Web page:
Words by Amy Mitchell | Image by Cory Scott
We all know how hard it can be squeezing every inch of your winter bod into a thick rubber suit. Especially when it’s raining, and cold, and your suit’s still soaking from your previous session. It can be a daunting task taking to the water under a blanket of heavy clouds and icy winds. The brain freeze that comes with the first duck dive can be the biggest obstacle of all, that piercing burn that distracts you momentarily from the thunderous winter waves. We like to think that this effort and dedication is rewarded with the satisfaction of a thrilling surf, but often this isn’t the case. And then what are we left with? Sore shoulders, wrinkly fingers and a shiver we can’t shake. So why is it that sometimes you catch your last wave in, totally reeling with happiness and adrenalin, and sometimes you’re pushed in on your stomach to be beached on the sand in your misery?
I think the difference between these two things is something called the bug… For years I’ve heard surfers talk about this illusive bug. It comes up in sentences like “gotta get back out there, I’ve got the bug bad at the moment” or “Na I’m just not keen, I gotta get the bug back”. So if it’s the bug that determines how much we enjoy our surfing, how do we get it? And how do we keep it?
I suppose for everyone it’s different. I’m sure for some, just the ocean itself is a big enough pull. For almost everyone else I bet making it out of a big spitting barrel will be infectious enough to keep you gagging for more. The problem comes when the serenity of the ocean isn’t enough to tempt you into the cold, and a barrel is a far off dream more likely to be experienced in your sleep than in your reality. This is the problem my friends and I so often face. And I’ve only just realized the recipe for successful infection is simple.
Laugh at yourself, laugh at the waves. Laugh when you can’t paddle onto the wave and laugh when you’re whipped over the falls. Allow yourself to grin when you feel you’ve done well and chuckle when you fail. Make jokes with your friends in the water instead of staring stone faced at the horizon. Call your mates into waves and give them a huge thumbs up when they’re paddling back out.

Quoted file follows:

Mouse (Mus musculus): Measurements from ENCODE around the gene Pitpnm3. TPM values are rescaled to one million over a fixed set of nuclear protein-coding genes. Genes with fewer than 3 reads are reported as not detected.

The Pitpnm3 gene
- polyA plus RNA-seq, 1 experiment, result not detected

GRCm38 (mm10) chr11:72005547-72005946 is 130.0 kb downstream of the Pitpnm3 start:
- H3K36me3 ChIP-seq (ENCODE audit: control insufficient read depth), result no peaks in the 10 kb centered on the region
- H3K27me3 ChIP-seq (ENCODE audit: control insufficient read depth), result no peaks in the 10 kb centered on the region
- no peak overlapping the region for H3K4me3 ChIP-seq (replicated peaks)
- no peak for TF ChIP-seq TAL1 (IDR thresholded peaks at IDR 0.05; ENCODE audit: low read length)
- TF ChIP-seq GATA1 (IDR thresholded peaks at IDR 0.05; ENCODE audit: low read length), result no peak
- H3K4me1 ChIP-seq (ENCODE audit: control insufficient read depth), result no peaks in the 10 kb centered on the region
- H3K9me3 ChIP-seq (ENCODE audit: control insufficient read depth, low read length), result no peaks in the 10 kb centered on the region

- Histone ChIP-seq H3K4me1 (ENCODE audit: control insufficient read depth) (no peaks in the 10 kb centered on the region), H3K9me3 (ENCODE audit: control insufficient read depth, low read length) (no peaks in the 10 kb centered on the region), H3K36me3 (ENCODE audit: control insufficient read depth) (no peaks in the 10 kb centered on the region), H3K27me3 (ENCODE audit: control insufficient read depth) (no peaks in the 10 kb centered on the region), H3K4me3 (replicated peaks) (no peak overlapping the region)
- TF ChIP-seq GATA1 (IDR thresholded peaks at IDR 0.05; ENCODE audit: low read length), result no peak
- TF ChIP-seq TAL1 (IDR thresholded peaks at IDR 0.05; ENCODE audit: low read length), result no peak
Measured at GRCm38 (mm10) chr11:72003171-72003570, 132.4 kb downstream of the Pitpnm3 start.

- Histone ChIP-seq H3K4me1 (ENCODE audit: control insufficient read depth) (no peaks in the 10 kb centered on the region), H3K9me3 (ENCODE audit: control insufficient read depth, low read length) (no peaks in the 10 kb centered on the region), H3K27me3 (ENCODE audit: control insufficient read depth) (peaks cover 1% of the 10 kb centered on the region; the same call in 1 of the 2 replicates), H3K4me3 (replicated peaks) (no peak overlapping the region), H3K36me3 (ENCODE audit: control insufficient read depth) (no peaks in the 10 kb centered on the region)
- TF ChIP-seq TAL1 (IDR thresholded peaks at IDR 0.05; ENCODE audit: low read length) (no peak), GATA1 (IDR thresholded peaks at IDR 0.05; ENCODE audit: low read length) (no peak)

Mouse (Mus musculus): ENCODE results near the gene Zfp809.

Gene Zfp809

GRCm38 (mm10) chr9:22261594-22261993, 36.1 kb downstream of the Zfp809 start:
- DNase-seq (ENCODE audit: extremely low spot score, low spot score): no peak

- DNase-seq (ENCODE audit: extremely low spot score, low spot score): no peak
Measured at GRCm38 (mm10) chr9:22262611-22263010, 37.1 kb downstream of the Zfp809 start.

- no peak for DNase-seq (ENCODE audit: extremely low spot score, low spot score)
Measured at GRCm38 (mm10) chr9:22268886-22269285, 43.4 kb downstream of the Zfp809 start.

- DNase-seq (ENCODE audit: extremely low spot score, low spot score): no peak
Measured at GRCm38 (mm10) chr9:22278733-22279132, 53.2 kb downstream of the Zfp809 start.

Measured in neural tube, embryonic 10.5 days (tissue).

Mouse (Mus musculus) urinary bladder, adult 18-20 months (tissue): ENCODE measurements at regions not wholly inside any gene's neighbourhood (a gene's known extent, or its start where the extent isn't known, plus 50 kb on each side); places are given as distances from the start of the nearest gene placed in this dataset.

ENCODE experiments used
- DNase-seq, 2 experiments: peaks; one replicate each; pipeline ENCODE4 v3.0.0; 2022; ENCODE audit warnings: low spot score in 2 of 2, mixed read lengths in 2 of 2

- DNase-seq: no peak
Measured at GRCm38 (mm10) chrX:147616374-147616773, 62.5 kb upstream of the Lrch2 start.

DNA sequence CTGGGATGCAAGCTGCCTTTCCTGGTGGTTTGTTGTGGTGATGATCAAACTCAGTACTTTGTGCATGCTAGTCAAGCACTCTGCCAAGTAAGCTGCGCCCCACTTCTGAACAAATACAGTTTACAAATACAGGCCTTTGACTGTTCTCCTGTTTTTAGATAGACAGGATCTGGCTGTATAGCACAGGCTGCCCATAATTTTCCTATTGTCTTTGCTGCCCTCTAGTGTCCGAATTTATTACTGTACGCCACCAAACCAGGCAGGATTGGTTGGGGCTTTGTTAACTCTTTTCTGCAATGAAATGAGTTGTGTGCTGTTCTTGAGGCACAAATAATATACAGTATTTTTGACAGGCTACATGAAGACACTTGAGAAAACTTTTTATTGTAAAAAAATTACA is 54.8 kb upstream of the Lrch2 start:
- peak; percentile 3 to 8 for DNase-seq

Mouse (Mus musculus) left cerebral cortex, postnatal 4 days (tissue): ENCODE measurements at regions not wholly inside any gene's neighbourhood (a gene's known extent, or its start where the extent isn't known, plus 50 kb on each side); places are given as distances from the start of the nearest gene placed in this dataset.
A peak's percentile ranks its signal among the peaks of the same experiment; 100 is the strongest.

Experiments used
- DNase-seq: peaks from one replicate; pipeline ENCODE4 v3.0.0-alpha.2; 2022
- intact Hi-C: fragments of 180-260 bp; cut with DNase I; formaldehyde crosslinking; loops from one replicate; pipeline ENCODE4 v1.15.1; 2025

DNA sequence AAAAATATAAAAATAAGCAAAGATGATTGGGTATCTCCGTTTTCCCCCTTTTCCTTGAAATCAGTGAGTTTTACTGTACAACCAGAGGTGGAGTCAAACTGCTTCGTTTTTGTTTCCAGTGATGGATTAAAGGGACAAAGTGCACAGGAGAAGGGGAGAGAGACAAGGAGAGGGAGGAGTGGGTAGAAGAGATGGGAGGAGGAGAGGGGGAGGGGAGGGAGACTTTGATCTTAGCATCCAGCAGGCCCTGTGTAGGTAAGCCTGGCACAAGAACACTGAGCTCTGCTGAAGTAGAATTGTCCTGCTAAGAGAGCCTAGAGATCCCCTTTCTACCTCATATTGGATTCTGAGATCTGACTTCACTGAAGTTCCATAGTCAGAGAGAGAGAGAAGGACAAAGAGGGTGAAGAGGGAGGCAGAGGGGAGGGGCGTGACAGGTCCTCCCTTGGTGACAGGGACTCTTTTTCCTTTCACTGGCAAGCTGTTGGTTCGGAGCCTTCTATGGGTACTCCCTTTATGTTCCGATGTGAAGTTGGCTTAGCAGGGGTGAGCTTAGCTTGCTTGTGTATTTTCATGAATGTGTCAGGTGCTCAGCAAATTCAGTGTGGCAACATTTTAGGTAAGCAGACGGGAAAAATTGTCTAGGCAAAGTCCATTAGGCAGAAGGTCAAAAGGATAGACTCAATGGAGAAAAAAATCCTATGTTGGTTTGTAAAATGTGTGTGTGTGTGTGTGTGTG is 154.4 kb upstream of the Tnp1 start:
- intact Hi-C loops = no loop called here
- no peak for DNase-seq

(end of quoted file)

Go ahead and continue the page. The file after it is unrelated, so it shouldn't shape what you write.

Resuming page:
I think the thing we often forget is that unless you’re a professional; surfing shouldn’t be taken so seriously. The reason we force ourselves into our icy suits and battle through the brain freeze isn’t because we want to be the best (well it certainly isn’t for me). It’s because of that feeling you get when you’ve got the bug. When you’re so excited about your next surf you’re compulsively checking the surf report. Or when you’re walking up the beach feeling totally alive because you’ve just been partying with the ocean.
Of all my recent surfs my most memorable came on Easter Weekend in Whangamata. It was mushy one foot, the sun wasn’t shining and there weren’t many surfers out. My friends and I paddled out on longboards – just for a bit of fun. I can’t remember the last time I laughed that much during a session. We were so focused on egging eachother onto measley fat waves we forgot about everything else. We forgot about being cold or out of breath. We forgot that we looked totally goofy trying to maneuver our longboards. We forgot that maybe we’d be frowned upon for not making our turtle roll or for ditching our boards. All we were thinking about was having fun.
I’ve drilled this into myself now that this is the attitude I should embrace every surf, even when my board’s a little shorter, the waves a little bigger and the crowd’s a little more intimidating.
I’ve quoted this before but I will do it again. “The best surfer out there is the one having the most fun”. ASP recently shared this quote on instagram and I swear to you it made my day. All it takes is these small reminders to push us back out there and give us back the bug.
So I think I’ve found the answer to my impending question. What keeps us itching to get back into the water? Well I think it’s positivity, smiles and care free fun. It’s a combination of adrenalin, enthusiasm and passion. It is born from good experience and it thrives in genuine happiness. It now seems so simple, the more fun you have out there, the more you want to go and the more fun you will therefore have. It’s the circle of surfing. Perhaps if I can get this right I will be constantly living with the bug. Perhaps then, I will be the happiest surfer out.